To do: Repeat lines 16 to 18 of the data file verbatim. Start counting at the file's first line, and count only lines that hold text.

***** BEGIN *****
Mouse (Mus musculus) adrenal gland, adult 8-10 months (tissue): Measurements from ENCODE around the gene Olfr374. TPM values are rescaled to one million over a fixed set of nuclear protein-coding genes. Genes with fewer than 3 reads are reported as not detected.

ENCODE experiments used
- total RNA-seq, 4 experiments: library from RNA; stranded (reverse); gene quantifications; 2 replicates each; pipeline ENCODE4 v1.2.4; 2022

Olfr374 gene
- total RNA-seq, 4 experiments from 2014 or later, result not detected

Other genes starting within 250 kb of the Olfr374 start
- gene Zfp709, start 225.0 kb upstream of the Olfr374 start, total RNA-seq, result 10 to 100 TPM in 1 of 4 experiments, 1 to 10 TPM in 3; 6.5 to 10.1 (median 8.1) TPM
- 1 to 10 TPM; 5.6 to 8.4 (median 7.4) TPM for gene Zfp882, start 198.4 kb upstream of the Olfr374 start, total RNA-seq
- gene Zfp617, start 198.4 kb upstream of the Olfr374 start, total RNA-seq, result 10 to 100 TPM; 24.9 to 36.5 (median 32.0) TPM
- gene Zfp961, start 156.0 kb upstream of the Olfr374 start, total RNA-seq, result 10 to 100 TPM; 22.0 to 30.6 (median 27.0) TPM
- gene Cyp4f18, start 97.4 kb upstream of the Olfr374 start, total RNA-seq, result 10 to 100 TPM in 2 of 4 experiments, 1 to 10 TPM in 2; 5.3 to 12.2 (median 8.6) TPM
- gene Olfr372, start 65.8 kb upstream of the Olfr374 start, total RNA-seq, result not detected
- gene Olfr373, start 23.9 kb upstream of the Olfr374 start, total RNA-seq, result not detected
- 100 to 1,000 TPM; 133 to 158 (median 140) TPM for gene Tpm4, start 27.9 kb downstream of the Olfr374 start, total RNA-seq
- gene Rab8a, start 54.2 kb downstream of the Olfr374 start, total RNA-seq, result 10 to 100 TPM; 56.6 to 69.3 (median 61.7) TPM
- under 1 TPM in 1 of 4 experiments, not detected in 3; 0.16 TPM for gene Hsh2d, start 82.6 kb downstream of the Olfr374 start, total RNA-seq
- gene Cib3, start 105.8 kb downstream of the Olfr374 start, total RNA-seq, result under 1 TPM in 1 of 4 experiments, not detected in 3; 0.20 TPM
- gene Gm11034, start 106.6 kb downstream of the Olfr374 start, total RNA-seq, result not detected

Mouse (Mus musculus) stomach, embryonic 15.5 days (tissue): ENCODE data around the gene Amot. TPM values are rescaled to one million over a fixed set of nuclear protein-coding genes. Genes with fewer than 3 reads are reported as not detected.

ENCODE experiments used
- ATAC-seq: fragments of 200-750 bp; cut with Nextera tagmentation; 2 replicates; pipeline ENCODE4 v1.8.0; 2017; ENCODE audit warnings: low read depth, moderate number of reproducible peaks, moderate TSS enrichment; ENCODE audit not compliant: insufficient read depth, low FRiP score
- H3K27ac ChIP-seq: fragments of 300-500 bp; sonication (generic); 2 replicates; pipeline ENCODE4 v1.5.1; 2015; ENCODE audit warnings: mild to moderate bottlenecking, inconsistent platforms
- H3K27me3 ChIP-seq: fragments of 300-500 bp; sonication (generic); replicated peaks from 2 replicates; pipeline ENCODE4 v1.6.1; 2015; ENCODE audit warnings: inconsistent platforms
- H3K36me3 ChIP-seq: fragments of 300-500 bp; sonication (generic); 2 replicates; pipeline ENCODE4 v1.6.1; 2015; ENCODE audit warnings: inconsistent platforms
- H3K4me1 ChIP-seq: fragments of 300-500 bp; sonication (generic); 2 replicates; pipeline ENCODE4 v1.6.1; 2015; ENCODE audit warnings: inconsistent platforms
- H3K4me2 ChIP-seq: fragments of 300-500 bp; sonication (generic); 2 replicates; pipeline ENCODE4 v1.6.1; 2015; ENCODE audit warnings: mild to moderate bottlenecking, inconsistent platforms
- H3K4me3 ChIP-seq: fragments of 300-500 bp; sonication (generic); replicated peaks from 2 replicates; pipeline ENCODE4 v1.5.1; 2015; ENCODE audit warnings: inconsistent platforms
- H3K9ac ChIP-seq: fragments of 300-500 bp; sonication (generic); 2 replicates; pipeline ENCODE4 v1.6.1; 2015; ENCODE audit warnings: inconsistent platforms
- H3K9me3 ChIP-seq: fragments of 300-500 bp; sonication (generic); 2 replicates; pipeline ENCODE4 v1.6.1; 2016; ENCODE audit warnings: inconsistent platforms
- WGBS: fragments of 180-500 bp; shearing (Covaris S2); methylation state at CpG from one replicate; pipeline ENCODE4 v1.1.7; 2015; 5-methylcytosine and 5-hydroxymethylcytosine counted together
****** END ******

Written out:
- under 1 TPM in 1 of 4 experiments, not detected in 3; 0.16 TPM for gene Hsh2d, start 82.6 kb downstream of the Olfr374 start, total RNA-seq
- gene Cib3, start 105.8 kb downstream of the Olfr374 start, total RNA-seq, result under 1 TPM in 1 of 4 experiments, not detected in 3; 0.20 TPM
- gene Gm11034, start 106.6 kb downstream of the Olfr374 start, total RNA-seq, result not detected